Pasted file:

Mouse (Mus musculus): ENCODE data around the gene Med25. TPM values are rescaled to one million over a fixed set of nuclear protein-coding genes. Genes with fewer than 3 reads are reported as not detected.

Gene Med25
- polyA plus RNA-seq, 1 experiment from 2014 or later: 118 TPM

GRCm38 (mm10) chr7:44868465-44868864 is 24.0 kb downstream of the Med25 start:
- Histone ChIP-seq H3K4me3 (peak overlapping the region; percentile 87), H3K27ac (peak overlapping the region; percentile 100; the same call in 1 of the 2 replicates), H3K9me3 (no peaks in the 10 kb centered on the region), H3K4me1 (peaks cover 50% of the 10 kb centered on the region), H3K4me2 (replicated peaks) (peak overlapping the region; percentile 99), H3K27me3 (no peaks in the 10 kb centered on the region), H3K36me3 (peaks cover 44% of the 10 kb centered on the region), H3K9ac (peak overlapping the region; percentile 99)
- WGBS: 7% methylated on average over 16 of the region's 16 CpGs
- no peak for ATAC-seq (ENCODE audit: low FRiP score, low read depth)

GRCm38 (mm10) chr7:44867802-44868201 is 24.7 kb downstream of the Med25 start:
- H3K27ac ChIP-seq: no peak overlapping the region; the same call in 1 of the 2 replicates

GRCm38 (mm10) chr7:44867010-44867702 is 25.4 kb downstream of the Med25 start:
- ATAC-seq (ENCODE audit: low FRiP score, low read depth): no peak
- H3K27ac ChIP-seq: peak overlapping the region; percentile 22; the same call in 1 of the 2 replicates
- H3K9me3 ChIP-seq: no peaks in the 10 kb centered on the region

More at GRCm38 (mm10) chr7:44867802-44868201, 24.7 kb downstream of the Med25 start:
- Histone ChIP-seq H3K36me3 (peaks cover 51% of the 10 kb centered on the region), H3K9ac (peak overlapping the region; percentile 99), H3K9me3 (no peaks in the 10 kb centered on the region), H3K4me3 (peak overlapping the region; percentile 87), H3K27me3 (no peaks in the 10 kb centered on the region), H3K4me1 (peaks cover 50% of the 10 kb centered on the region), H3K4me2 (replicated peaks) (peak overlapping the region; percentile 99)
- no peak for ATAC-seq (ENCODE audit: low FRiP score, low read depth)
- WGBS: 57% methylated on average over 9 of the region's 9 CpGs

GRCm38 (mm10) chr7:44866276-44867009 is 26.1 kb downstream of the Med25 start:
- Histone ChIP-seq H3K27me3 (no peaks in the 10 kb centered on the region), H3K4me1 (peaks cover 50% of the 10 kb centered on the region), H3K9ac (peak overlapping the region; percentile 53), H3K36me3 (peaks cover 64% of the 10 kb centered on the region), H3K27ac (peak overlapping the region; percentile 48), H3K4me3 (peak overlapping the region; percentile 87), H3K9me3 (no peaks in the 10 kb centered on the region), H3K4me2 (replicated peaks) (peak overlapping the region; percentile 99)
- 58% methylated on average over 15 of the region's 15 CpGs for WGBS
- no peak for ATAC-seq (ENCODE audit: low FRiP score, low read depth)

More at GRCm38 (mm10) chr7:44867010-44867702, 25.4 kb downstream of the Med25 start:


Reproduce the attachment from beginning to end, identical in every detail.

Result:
Mouse (Mus musculus): ENCODE data around the gene Med25. TPM values are rescaled to one million over a fixed set of nuclear protein-coding genes. Genes with fewer than 3 reads are reported as not detected.

Gene Med25
- polyA plus RNA-seq, 1 experiment from 2014 or later: 118 TPM

GRCm38 (mm10) chr7:44868465-44868864 is 24.0 kb downstream of the Med25 start:
- Histone ChIP-seq H3K4me3 (peak overlapping the region; percentile 87), H3K27ac (peak overlapping the region; percentile 100; the same call in 1 of the 2 replicates), H3K9me3 (no peaks in the 10 kb centered on the region), H3K4me1 (peaks cover 50% of the 10 kb centered on the region), H3K4me2 (replicated peaks) (peak overlapping the region; percentile 99), H3K27me3 (no peaks in the 10 kb centered on the region), H3K36me3 (peaks cover 44% of the 10 kb centered on the region), H3K9ac (peak overlapping the region; percentile 99)
- WGBS: 7% methylated on average over 16 of the region's 16 CpGs
- no peak for ATAC-seq (ENCODE audit: low FRiP score, low read depth)

GRCm38 (mm10) chr7:44867802-44868201 is 24.7 kb downstream of the Med25 start:
- H3K27ac ChIP-seq: no peak overlapping the region; the same call in 1 of the 2 replicates

GRCm38 (mm10) chr7:44867010-44867702 is 25.4 kb downstream of the Med25 start:
- ATAC-seq (ENCODE audit: low FRiP score, low read depth): no peak
- H3K27ac ChIP-seq: peak overlapping the region; percentile 22; the same call in 1 of the 2 replicates
- H3K9me3 ChIP-seq: no peaks in the 10 kb centered on the region

More at GRCm38 (mm10) chr7:44867802-44868201, 24.7 kb downstream of the Med25 start:
- Histone ChIP-seq H3K36me3 (peaks cover 51% of the 10 kb centered on the region), H3K9ac (peak overlapping the region; percentile 99), H3K9me3 (no peaks in the 10 kb centered on the region), H3K4me3 (peak overlapping the region; percentile 87), H3K27me3 (no peaks in the 10 kb centered on the region), H3K4me1 (peaks cover 50% of the 10 kb centered on the region), H3K4me2 (replicated peaks) (peak overlapping the region; percentile 99)
- no peak for ATAC-seq (ENCODE audit: low FRiP score, low read depth)
- WGBS: 57% methylated on average over 9 of the region's 9 CpGs

GRCm38 (mm10) chr7:44866276-44867009 is 26.1 kb downstream of the Med25 start:
- Histone ChIP-seq H3K27me3 (no peaks in the 10 kb centered on the region), H3K4me1 (peaks cover 50% of the 10 kb centered on the region), H3K9ac (peak overlapping the region; percentile 53), H3K36me3 (peaks cover 64% of the 10 kb centered on the region), H3K27ac (peak overlapping the region; percentile 48), H3K4me3 (peak overlapping the region; percentile 87), H3K9me3 (no peaks in the 10 kb centered on the region), H3K4me2 (replicated peaks) (peak overlapping the region; percentile 99)
- 58% methylated on average over 15 of the region's 15 CpGs for WGBS
- no peak for ATAC-seq (ENCODE audit: low FRiP score, low read depth)

More at GRCm38 (mm10) chr7:44867010-44867702, 25.4 kb downstream of the Med25 start: